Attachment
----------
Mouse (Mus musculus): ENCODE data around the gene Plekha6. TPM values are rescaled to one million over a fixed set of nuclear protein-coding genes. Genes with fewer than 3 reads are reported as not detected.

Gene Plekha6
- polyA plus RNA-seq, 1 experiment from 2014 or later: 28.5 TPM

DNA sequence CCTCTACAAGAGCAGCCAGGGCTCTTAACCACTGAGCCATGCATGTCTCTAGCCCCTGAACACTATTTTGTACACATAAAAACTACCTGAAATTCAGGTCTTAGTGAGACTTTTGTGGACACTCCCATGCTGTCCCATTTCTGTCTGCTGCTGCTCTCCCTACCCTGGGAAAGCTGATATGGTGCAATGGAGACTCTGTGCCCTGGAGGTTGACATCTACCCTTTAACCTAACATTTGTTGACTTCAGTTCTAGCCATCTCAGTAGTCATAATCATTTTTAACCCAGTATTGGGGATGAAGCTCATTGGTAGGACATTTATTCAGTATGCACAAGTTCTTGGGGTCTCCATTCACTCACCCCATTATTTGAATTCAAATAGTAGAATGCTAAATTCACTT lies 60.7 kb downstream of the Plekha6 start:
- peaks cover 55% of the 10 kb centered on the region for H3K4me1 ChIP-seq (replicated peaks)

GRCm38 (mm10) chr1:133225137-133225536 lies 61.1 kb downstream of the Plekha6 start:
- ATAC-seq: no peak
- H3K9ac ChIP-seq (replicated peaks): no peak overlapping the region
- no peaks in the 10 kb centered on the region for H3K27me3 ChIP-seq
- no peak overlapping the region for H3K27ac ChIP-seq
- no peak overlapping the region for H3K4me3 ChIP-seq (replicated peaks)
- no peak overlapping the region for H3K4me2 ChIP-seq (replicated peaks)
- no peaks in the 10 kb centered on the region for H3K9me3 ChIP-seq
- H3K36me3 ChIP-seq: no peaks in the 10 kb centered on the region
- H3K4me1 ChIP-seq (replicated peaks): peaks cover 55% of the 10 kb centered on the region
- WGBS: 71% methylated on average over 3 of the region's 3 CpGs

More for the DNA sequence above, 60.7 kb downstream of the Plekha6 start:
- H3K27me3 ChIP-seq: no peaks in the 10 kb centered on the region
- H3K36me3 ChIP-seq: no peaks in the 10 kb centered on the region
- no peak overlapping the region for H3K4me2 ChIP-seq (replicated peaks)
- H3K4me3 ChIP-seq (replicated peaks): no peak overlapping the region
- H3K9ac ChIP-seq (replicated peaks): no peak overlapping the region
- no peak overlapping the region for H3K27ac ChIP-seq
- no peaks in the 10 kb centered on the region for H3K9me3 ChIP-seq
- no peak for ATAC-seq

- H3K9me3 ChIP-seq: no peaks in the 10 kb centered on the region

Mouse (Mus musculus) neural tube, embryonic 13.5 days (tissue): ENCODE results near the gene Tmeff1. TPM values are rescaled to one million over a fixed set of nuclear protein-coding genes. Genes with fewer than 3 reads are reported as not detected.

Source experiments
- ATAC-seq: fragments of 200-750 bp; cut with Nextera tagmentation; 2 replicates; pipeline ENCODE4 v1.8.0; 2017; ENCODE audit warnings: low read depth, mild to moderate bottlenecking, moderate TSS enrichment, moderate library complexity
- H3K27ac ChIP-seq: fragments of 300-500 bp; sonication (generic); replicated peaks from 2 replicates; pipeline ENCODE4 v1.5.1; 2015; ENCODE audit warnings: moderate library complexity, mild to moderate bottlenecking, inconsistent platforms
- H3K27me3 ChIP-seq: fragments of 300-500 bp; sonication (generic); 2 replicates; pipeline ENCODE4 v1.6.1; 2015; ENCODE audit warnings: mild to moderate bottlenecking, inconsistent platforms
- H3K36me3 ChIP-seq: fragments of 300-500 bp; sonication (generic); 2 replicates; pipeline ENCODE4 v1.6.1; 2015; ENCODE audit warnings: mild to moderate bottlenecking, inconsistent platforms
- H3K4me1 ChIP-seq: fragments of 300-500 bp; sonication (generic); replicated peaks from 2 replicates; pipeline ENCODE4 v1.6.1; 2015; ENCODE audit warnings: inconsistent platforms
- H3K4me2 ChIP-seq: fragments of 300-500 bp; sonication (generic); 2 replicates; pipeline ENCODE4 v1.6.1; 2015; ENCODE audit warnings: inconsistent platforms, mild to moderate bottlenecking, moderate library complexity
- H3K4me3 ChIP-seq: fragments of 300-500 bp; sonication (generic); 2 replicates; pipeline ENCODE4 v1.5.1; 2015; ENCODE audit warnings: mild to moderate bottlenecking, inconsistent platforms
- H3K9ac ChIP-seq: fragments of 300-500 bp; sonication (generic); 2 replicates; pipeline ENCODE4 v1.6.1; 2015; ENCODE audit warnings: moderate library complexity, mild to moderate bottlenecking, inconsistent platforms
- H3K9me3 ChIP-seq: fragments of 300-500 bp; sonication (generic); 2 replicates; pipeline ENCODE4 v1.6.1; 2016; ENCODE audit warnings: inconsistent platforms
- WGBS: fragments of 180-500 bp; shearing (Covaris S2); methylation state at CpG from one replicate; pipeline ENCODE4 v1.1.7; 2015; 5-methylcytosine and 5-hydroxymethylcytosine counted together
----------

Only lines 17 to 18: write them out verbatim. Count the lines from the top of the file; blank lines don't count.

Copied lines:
More for the DNA sequence above, 60.7 kb downstream of the Plekha6 start:
- H3K27me3 ChIP-seq: no peaks in the 10 kb centered on the region